Once upon a time, there were two boys who liked video games. One of them was pretty good at writing and the other was pretty good at drawing, so they decided make some three-panel comic strips about video games and start a web site. And Penny Arcade was born.
Now the internet’s most popular web comic, Penny Arcade has been making fun of other people’s games for nearly 10 years. They’ve spawned a successful line of apparel, inspired music from nerdcore superstar MC Frontalot, started their own games expo, and established a wildly successful children’s charity. Now, finally, they have ventured into the medium that made them what they are, and the result is Penny Arcade Adventures: On The Rain-Slick Precipice of Darkness, Episode 1.
Penny Arcade Adventures: On the Rain-Slick Precipice of Darkness, Episode One
US: 21 May 2008
Be forewarned: they’re not kidding about the “episode one” part. The game follows two story arcs, one of which is tied up with the final boss battle, and the other of which…is not. The cut scenes are compelling and showcase the comic strip’s bold, stylized illustrations, which translate very well into three dimensions. The graphics are surprisingly good, especially given that the game was developed on the inexpensively licensed Garage Games’ Torque engine, not known for its graphical dexterity. The music provides a moody backdrop for the game without being overwrought, and the end title even delivers a wry musical commentary on the genre by M.C. Frontalot himself.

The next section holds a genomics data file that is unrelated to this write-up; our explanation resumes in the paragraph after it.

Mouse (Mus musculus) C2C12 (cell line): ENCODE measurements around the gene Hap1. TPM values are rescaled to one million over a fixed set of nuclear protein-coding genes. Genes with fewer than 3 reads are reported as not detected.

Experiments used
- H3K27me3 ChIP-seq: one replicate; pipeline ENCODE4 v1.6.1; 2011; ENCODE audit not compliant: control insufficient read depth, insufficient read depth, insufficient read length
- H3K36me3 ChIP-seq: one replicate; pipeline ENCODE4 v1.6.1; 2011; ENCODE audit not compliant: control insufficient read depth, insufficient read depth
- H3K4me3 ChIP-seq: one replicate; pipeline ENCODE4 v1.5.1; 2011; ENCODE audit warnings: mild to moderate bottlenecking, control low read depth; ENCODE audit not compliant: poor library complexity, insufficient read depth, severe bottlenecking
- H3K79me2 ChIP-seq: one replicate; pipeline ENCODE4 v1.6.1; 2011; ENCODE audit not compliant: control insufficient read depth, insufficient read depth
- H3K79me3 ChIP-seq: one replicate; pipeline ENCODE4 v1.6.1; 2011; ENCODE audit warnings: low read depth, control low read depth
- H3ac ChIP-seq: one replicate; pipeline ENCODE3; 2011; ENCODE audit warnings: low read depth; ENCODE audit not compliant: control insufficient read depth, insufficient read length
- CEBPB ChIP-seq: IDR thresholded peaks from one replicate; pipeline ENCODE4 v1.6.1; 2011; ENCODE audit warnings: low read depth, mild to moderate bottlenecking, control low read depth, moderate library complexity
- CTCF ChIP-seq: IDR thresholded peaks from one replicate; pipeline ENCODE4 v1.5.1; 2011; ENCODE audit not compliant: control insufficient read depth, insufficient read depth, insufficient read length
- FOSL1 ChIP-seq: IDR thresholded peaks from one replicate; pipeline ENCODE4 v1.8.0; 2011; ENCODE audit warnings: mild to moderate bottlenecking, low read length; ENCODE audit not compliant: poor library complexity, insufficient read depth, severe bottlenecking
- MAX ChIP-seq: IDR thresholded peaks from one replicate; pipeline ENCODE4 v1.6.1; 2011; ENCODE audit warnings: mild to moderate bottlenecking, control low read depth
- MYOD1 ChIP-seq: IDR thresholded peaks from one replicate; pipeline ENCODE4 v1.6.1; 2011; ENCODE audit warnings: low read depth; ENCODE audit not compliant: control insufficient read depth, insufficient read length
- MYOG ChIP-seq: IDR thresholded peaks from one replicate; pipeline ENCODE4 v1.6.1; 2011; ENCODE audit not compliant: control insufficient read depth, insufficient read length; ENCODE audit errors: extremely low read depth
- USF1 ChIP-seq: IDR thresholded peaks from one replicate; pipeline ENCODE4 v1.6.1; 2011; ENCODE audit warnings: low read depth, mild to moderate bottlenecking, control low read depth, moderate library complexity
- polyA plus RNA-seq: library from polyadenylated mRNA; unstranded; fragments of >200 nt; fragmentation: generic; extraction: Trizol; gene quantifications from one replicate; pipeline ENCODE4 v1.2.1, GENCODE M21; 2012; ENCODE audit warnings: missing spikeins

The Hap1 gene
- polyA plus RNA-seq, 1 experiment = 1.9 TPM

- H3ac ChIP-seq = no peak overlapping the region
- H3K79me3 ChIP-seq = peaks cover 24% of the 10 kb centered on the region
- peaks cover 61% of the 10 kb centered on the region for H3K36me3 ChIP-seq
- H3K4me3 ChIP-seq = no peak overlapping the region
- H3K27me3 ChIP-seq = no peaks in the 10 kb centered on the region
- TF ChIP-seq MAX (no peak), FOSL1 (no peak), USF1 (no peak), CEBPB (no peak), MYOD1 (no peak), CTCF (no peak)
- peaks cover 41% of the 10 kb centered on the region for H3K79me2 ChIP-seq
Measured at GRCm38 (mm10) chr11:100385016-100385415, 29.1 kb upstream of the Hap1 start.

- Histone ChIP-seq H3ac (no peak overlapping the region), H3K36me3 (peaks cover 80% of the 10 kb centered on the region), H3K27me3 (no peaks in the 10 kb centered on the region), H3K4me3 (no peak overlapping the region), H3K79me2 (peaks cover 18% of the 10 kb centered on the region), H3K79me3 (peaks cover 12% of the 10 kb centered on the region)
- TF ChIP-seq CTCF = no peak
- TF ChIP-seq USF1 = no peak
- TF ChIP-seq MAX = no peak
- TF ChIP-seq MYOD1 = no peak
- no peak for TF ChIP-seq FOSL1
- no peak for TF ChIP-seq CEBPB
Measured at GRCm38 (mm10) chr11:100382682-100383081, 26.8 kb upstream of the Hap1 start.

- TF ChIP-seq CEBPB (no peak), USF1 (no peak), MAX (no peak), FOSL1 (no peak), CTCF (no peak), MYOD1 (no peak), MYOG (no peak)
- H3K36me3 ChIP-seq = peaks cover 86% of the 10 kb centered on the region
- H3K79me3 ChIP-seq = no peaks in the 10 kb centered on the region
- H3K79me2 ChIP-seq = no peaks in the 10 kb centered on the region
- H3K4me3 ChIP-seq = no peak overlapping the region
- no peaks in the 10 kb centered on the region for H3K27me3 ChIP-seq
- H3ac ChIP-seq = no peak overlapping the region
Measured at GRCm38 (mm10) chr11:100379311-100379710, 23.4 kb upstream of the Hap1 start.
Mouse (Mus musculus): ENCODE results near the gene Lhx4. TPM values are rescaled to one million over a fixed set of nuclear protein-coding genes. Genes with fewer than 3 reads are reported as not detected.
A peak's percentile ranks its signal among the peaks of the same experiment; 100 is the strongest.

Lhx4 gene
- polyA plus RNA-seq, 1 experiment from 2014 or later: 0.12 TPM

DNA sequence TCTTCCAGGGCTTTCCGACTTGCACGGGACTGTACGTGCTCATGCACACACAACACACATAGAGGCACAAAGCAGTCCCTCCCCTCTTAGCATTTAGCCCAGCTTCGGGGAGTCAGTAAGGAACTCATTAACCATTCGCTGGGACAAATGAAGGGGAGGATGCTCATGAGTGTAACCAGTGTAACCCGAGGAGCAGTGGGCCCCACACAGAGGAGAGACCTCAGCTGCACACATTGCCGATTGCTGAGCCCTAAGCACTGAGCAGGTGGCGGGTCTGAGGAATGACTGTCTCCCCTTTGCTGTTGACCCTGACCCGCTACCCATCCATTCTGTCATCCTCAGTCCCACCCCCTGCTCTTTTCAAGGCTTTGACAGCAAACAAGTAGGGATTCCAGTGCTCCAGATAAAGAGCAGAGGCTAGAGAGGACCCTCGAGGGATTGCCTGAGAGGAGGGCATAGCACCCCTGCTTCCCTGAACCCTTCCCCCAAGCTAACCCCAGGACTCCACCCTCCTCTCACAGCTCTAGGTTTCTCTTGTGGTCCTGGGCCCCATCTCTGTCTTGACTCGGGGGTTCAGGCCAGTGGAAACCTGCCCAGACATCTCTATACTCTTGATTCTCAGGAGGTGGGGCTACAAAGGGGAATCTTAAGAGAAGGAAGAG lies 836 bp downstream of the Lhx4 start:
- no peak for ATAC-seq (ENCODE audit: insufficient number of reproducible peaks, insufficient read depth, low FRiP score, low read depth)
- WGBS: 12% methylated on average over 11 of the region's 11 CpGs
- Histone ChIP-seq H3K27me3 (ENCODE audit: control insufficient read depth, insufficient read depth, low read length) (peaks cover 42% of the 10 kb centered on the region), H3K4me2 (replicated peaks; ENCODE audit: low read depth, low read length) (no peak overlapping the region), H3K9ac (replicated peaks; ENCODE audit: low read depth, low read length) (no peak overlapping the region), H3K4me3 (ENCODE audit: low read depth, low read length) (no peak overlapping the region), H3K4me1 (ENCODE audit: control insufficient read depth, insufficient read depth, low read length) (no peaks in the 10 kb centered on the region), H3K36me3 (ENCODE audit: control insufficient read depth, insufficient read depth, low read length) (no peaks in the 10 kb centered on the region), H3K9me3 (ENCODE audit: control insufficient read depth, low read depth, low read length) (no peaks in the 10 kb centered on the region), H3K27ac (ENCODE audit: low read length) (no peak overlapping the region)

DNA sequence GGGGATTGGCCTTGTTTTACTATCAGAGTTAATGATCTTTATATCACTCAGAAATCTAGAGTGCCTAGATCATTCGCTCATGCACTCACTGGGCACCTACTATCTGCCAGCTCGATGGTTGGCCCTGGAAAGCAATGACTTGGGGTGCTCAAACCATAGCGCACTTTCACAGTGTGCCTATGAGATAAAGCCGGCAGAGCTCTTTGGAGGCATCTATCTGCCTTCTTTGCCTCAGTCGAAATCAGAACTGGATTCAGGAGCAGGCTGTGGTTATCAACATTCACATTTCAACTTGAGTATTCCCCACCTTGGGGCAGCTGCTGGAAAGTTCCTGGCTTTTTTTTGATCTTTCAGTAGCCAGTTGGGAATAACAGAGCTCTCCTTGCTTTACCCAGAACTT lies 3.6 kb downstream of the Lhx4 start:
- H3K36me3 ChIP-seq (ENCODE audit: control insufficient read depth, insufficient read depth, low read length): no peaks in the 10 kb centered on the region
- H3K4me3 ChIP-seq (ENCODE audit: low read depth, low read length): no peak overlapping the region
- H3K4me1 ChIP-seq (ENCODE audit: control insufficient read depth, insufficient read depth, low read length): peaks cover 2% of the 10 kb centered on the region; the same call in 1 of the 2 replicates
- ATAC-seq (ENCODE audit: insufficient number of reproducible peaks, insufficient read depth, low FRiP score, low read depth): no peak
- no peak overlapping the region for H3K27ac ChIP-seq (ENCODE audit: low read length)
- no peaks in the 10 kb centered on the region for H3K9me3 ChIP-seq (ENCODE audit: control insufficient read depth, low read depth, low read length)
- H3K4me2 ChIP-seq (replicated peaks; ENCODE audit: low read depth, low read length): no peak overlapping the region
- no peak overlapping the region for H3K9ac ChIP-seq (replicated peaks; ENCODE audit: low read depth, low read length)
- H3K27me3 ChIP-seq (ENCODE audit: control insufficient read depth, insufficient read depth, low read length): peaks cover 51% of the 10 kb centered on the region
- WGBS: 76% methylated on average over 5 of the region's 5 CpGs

Technical issues aside, the gameplay is not without fault. Combat controls are quasi-turn-based; the game requires a specified amount of time to elapse between attacks, but this time may vary based on buffs, debuffs, and the specific character targeted or used. Special attacks take the form of feverish minigames in which your success or failure determines the amount of damage inflicted. The interface is neither as intuitive as the continuous-turn-based pause-and-command mechanism that made Freedom Force the best game nobody played, nor as straightforward and fast-paced as a point-and-click real-time strategy game. The combat system feels slow and clunky in the early stages, hits its stride at the midpoint of the game, and then quickly becomes a rote exercise in click-block-wait-repeat maneuvers.